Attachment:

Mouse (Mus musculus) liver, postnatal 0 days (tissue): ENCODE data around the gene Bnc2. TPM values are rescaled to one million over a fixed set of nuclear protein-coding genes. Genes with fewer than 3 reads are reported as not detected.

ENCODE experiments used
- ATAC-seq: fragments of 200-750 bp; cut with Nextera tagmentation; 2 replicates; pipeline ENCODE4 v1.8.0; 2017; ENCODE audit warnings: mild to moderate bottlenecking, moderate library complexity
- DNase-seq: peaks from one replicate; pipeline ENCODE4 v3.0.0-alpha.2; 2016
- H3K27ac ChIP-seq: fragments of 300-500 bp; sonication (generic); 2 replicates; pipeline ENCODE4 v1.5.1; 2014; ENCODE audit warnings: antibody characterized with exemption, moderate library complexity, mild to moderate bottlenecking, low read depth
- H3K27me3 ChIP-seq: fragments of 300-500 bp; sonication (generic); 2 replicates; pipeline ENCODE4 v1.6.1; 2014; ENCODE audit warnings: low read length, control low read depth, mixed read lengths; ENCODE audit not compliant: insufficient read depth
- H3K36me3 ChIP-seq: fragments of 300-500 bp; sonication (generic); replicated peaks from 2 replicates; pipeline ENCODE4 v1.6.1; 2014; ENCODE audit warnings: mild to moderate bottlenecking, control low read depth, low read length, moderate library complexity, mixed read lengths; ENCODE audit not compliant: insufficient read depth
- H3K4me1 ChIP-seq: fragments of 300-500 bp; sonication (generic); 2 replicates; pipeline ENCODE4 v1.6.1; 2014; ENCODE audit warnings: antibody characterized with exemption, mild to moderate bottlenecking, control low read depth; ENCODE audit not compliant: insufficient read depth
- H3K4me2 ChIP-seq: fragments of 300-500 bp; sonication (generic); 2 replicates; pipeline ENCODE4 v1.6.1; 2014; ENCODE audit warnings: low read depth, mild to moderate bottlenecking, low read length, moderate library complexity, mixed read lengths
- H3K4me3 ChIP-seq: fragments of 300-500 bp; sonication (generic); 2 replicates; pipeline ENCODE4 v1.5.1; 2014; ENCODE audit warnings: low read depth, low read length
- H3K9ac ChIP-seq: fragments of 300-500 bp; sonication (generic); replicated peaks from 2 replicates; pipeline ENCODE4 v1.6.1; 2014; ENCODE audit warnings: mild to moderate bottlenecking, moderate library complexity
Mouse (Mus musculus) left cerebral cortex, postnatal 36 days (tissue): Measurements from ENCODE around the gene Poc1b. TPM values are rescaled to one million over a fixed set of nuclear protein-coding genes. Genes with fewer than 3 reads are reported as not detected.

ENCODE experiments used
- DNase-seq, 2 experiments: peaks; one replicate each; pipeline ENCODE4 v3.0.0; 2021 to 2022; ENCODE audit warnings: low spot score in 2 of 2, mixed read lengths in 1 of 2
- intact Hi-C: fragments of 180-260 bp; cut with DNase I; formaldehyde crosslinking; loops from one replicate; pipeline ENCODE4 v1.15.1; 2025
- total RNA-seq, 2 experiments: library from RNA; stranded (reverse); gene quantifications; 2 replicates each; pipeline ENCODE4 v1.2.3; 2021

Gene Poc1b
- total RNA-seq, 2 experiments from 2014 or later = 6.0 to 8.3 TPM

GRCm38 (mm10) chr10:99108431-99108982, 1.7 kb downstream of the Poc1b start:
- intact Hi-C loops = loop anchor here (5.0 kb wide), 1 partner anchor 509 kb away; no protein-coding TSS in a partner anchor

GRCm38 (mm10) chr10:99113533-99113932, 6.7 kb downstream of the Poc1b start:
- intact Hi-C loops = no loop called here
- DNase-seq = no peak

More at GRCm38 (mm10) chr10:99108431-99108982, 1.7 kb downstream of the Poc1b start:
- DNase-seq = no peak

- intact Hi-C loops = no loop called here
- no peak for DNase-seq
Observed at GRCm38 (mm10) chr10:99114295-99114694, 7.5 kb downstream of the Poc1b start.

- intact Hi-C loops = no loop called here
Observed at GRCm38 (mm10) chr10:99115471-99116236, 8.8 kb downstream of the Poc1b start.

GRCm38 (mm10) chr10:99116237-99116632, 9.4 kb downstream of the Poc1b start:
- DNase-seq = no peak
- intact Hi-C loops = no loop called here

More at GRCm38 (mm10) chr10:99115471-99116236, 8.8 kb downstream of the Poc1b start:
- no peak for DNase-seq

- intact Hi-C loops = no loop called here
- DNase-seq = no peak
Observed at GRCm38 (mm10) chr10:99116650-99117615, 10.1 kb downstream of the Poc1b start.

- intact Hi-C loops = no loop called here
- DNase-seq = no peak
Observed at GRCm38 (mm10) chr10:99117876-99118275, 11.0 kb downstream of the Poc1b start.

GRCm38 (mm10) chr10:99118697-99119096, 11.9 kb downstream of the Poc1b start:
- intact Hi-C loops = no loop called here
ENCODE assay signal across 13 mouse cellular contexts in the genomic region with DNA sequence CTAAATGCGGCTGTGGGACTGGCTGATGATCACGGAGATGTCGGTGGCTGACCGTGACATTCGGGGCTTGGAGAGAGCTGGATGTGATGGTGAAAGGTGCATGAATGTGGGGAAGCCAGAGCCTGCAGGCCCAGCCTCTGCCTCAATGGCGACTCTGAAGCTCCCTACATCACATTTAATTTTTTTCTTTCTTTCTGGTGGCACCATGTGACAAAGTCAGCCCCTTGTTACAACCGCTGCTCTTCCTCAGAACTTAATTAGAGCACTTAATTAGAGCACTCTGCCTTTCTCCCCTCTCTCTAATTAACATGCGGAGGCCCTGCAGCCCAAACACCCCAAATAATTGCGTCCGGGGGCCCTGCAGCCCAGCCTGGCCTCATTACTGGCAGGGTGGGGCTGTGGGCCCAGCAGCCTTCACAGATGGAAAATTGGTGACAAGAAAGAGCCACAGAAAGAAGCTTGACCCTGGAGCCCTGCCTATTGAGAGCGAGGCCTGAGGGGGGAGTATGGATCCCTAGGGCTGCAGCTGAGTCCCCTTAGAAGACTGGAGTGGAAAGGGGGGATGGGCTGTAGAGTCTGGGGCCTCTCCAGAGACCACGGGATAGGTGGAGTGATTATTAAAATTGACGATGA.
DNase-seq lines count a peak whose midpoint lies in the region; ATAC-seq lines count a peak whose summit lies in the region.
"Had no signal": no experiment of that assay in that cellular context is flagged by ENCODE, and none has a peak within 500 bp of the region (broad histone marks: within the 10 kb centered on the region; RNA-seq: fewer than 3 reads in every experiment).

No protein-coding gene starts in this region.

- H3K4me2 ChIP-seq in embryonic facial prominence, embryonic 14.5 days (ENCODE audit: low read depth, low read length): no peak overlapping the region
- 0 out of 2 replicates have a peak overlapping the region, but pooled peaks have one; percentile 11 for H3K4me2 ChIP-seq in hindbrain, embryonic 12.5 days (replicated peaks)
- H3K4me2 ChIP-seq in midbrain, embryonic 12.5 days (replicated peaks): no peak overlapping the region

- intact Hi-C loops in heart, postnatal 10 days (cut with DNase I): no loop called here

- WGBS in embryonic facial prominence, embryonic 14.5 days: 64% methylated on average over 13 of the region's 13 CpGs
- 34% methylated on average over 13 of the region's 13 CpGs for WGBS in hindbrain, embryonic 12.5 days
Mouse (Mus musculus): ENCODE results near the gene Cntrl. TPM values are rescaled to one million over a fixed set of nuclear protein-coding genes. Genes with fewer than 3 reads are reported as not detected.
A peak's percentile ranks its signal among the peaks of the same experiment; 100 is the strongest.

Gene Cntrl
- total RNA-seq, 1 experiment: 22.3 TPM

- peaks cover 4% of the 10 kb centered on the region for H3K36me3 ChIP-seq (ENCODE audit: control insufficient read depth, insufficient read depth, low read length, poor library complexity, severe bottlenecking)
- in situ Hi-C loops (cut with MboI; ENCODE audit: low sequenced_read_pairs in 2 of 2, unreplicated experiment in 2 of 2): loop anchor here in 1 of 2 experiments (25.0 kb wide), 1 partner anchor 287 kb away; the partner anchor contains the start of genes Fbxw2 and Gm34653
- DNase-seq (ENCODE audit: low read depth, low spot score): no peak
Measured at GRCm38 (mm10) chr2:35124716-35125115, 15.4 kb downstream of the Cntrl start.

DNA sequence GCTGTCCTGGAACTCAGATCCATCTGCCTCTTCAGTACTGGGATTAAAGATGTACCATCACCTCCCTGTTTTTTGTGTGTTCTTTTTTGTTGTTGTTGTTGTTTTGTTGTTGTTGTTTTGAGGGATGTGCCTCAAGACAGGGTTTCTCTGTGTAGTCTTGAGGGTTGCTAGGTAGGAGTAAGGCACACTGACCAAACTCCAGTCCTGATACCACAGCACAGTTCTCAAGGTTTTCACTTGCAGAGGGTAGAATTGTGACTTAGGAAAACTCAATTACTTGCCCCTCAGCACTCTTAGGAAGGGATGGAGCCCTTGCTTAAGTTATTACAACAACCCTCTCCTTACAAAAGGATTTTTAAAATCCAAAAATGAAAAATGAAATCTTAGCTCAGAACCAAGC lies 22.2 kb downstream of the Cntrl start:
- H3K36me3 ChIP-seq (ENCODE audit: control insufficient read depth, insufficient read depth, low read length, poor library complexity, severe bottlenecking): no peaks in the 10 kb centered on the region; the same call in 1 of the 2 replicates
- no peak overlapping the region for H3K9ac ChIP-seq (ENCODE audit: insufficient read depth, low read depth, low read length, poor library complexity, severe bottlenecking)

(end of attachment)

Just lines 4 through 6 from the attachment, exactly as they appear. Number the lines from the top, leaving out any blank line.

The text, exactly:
- DNase-seq: peaks from one replicate; pipeline ENCODE4 v3.0.0-alpha.2; 2016
- H3K27ac ChIP-seq: fragments of 300-500 bp; sonication (generic); 2 replicates; pipeline ENCODE4 v1.5.1; 2014; ENCODE audit warnings: antibody characterized with exemption, moderate library complexity, mild to moderate bottlenecking, low read depth
- H3K27me3 ChIP-seq: fragments of 300-500 bp; sonication (generic); 2 replicates; pipeline ENCODE4 v1.6.1; 2014; ENCODE audit warnings: low read length, control low read depth, mixed read lengths; ENCODE audit not compliant: insufficient read depth